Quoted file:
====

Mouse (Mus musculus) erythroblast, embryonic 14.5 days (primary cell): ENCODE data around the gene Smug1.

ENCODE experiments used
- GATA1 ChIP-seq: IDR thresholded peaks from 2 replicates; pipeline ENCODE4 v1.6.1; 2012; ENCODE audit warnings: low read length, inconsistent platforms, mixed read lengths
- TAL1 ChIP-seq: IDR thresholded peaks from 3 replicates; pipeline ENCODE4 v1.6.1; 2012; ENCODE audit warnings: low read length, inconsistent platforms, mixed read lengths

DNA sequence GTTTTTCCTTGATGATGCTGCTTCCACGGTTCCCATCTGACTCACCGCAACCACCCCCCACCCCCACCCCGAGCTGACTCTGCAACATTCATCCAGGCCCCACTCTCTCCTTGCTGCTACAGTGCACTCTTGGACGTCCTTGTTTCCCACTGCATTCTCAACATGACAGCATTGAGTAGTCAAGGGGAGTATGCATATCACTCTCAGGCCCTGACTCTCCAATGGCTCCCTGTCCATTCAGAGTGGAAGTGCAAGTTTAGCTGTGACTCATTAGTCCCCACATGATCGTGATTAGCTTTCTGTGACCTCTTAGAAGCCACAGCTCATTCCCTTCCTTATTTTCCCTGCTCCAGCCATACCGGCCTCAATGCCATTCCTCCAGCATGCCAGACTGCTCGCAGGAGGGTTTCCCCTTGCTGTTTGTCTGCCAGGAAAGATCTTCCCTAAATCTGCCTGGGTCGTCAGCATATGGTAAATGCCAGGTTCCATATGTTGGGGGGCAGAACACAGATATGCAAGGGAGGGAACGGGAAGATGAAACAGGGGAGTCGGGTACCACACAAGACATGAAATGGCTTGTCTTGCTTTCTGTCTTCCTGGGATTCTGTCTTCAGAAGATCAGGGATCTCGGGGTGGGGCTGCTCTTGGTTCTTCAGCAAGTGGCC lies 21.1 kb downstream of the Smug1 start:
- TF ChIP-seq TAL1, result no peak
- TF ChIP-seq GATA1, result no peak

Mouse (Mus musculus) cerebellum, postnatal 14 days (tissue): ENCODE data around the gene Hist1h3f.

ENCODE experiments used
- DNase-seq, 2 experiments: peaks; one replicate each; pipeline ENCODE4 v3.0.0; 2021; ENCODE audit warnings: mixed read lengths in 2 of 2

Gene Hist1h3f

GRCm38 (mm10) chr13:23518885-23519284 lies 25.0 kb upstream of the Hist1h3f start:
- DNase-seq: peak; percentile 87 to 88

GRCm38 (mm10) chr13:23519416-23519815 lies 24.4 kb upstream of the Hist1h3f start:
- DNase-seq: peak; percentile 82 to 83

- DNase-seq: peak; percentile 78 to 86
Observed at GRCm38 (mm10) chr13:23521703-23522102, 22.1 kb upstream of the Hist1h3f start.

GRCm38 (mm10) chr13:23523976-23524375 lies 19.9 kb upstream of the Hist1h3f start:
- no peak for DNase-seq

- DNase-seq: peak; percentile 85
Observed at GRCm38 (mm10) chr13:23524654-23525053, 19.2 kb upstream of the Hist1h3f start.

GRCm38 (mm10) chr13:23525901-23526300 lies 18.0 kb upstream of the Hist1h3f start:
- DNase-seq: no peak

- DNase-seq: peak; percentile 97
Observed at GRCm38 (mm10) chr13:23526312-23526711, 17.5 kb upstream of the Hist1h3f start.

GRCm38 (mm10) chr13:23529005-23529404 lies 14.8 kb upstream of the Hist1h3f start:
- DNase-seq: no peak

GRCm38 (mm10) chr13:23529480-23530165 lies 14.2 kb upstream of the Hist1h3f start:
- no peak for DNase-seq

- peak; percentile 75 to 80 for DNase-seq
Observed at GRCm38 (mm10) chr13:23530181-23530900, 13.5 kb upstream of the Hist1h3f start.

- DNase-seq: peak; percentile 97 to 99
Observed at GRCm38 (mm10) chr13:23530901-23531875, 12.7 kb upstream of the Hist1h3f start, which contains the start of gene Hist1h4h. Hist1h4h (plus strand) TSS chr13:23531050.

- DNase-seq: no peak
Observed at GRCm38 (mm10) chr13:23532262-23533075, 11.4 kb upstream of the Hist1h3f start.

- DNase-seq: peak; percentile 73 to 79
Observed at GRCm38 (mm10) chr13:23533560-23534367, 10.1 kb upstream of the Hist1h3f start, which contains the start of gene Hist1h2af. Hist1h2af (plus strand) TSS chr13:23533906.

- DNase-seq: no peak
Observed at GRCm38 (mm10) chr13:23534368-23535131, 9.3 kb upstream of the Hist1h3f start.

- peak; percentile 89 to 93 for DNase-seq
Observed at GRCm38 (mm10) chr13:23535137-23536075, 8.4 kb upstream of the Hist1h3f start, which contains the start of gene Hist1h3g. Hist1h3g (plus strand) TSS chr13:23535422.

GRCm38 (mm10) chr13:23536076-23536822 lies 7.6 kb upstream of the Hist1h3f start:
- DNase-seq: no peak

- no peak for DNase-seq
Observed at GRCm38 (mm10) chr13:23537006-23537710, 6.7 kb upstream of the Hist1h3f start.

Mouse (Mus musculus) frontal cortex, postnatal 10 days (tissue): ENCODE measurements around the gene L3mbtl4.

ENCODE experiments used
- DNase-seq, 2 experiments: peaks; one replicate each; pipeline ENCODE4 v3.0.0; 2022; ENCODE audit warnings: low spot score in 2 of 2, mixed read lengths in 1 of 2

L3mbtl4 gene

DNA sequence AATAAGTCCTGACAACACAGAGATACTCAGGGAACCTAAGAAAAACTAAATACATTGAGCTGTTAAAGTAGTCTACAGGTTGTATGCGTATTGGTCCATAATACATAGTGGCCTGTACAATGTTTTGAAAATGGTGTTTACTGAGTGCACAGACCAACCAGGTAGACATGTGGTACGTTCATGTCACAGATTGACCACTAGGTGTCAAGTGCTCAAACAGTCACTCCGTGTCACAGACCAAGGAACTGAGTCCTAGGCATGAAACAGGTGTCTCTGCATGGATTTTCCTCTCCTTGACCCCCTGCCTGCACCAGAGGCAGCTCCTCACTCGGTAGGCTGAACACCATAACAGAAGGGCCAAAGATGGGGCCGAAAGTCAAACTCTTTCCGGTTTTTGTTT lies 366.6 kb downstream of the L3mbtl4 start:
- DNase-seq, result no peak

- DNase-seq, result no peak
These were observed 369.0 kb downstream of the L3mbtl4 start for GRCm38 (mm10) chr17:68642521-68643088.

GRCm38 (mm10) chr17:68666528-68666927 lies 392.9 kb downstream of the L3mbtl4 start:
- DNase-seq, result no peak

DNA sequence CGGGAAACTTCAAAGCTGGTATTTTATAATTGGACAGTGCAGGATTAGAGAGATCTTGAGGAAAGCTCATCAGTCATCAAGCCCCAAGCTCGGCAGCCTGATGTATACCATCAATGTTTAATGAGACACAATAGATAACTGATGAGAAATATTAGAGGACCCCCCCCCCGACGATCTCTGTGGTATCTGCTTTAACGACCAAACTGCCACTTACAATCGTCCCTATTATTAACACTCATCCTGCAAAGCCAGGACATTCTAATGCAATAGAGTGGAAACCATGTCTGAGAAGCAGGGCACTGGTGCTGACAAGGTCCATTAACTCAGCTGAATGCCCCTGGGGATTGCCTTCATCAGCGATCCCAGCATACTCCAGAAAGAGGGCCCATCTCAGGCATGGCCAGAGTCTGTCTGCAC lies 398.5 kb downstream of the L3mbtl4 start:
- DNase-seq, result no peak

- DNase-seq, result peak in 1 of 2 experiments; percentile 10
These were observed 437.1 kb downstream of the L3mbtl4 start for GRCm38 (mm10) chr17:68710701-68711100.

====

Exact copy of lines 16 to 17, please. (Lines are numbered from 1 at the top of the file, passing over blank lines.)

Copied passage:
- DNase-seq: peak; percentile 78 to 86
Observed at GRCm38 (mm10) chr13:23521703-23522102, 22.1 kb upstream of the Hist1h3f start.